Choosing a Golf Instructor
Bobby Jones, designer and founder of the Augusta National Golf Club and the Masters Tournament, has been widely quoted for saying, “Golf is the closest game to the game we call life. You get bad breaks from good shots; you get good breaks from bad shots—but you have to play the ball where it lies.” Many golfers agree with this sentiment, and often find themselves comparing golf to life or life to golf to get a point across. Today’s discussion is no different. In thinking about choosing the right golf instructor, it is helpful to think about how you choose to establish other professional relationships in your life.
Think for instance about how you go about choosing a doctor. Perhaps you first employed a little trial and error, having been burned once or twice by an uncomfortable or dissatisfying experience. The next time you need a check-up, what do you do? You reach out to a few friends and ask for a recommendation. Or you may do some more research online and read reviews where available. Eventually, you find the right one. The doctor that you’re comfortable talking openly with, whom you trust, and whose advice you are willing to follow. The same goes for choosing your golf instructor.
Taking the analogy to the next level, think about why you are comfortable talking openly with your doctor; why do you trust him or her; and why are you willing to follow his or her advice?
Let’s start with the first—talking openly. Your doctor needs to be willing to let you talk. With some doctors, you can’t get a word in edgewise, or you do, but you can tell he doesn’t care about what you think. A doctor with whom you can speak openly is a good listener, interested in hearing what you have to say. Further, he can take a complicated subject and explain it simply. The same goes for your golf instructor. It is important to find a golf instructor who is a good communicator, capable of taking the complexities out of golf, and being comfortable enough with his golf knowledge that he need not wear it on his sleeve. He must be willing and able to listen to your thoughts and feelings about golf, and tune his instruction accordingly. Being able to have an open line of communication between you and your golf instructor is essential.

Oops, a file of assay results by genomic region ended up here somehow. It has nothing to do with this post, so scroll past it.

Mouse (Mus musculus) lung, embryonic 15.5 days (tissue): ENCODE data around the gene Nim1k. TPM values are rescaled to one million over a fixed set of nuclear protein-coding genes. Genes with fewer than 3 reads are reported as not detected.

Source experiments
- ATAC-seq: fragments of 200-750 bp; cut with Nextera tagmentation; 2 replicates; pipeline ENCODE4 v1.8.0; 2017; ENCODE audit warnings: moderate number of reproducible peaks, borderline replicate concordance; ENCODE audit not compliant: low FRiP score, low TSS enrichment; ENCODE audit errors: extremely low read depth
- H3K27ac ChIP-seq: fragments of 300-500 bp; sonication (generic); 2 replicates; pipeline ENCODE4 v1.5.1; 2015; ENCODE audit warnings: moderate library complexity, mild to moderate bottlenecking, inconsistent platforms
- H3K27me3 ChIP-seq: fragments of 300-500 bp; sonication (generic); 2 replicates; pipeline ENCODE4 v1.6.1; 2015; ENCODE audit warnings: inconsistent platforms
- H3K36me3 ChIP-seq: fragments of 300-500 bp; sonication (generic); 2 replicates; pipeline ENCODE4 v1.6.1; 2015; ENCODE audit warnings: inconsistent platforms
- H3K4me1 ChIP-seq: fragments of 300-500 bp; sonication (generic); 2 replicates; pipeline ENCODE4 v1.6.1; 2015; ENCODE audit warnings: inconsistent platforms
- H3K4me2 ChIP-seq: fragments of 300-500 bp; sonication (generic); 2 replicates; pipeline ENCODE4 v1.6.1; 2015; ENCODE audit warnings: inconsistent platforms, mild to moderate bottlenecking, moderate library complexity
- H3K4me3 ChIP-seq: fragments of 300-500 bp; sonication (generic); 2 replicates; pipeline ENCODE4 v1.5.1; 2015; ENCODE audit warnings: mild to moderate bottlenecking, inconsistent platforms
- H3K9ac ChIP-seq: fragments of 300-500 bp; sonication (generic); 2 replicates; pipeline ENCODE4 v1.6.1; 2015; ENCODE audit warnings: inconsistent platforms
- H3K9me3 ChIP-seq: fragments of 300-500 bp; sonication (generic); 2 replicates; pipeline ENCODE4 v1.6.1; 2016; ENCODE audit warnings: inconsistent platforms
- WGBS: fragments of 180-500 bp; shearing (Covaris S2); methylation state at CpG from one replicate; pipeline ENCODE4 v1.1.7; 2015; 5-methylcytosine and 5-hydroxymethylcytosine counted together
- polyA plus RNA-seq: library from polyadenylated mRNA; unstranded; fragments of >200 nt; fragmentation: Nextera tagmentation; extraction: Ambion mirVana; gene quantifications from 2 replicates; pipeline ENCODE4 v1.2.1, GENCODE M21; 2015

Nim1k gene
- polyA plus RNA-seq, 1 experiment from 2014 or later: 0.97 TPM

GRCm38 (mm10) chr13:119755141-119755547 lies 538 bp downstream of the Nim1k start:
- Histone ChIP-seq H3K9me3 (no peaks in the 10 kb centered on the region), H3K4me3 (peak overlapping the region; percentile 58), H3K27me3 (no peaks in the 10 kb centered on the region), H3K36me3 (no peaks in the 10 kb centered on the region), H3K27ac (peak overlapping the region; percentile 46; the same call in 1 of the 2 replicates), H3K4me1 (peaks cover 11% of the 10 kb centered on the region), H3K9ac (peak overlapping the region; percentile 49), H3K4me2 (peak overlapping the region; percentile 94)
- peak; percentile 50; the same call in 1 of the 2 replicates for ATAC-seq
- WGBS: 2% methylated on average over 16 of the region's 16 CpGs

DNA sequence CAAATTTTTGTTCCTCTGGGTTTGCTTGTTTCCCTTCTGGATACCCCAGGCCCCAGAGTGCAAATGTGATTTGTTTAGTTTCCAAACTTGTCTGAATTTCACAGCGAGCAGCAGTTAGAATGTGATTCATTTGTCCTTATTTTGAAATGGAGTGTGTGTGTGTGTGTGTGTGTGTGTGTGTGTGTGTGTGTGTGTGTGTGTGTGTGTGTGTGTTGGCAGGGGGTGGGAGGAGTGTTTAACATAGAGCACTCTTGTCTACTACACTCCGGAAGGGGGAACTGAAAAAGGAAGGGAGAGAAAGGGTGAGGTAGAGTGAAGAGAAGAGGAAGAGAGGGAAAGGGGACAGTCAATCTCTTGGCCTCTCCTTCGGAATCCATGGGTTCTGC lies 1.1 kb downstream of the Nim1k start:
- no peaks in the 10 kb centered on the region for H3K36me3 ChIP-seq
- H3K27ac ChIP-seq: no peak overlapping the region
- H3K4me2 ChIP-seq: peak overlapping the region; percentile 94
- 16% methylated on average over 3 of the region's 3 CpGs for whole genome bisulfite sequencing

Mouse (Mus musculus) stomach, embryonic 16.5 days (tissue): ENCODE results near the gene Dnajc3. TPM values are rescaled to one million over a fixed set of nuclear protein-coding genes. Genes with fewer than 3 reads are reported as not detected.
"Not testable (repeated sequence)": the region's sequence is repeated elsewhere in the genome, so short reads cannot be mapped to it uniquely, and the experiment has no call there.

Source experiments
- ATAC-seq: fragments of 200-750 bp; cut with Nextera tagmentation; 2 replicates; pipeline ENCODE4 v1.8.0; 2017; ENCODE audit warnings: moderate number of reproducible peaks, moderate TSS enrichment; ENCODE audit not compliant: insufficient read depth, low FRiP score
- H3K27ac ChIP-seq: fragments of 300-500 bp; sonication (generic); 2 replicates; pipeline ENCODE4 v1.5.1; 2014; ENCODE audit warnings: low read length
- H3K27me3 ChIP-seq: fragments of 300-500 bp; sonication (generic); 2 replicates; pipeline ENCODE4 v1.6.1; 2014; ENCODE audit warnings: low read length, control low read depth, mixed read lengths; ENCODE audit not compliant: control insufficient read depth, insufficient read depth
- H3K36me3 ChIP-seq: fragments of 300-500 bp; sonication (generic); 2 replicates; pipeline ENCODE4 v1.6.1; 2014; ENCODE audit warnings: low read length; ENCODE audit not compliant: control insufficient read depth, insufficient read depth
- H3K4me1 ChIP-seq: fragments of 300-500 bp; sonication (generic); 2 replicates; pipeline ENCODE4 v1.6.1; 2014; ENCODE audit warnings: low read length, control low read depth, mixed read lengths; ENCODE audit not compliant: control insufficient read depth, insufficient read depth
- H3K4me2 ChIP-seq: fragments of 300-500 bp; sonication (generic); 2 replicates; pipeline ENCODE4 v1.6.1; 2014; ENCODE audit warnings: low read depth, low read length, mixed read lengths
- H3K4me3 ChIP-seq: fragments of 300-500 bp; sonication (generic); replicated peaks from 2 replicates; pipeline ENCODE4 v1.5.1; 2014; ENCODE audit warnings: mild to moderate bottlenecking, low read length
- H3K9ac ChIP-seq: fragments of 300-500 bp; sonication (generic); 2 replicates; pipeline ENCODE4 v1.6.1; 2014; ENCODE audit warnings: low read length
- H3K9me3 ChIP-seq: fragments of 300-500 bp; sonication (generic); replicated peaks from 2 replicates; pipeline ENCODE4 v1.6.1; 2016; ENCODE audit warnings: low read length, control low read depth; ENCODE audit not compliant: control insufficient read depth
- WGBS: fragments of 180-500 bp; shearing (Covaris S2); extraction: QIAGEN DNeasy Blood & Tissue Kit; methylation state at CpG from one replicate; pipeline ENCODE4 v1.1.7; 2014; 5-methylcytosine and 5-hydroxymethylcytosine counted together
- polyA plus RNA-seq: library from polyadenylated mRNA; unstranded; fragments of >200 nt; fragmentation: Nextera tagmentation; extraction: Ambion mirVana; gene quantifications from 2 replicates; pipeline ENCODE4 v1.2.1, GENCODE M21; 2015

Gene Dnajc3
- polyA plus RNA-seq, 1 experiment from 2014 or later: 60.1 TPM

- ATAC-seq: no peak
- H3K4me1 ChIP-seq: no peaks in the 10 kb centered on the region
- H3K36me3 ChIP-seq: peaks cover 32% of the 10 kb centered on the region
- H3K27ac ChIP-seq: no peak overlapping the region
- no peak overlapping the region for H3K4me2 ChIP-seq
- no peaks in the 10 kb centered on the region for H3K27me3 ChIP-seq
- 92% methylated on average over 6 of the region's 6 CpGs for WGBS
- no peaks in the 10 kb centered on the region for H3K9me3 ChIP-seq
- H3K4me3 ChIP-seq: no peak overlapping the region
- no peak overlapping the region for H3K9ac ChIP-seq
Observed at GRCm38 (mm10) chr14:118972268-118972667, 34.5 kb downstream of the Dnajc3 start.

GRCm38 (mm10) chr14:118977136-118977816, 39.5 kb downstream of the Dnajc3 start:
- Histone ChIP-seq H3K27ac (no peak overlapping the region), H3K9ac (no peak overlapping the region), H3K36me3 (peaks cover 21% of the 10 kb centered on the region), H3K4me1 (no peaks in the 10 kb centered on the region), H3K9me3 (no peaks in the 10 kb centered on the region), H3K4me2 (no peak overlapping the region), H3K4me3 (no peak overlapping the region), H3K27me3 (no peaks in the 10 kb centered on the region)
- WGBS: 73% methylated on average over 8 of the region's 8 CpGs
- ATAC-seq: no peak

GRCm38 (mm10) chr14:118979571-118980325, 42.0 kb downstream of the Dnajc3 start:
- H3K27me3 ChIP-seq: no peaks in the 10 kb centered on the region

Second—trust. Trust is an essential ingredient to any lasting relationship. When you don’t trust your doctor, you probably aren’t as open with her about health habits or issues. The same goes for a golf instructor. If you feel like your golf instructor is judgmental, is going to use you as the butt of his next golf joke with buddies, or is condescending, then you are not going to be comfortable asking questions or discussing the status of your game. Now, trust is the byproduct of time and effort, but a breach of trust can happen immediately. As a result, you should make sure you find a golf instructor whom you can trust in order to aid in the instructional process.
Third—willing to follow. Doctors are full of advice; it’s usually good advice that you would be wise to follow. The same goes for your golf instructor. This willingness to follow comes in part from trust, but also in respecting your instructor’s credentials and seeing results. It is essential you choose a golf instructor who not only understands the mechanics of a golf swing, but who has played the game at a very high level. Indeed, to excel on the golf course, help from a mentor who is not only skilled at swinging a club, but also at course management, mental preparedness, and physical fitness, is essential.
In sum, you need a golf instructor with whom you can communicate well, whom you trust, and whom you are willing to follow. You would be well served to review the biographies of the Bird Golf Academy instructors here. They are professionals in every sense of the word, having played golf at its highest level and taught at golf’s highest level as well. You wouldn’t choose a doctor who couldn’t ensure your good health; the same goes for your golf instructor and the strength of your golf game.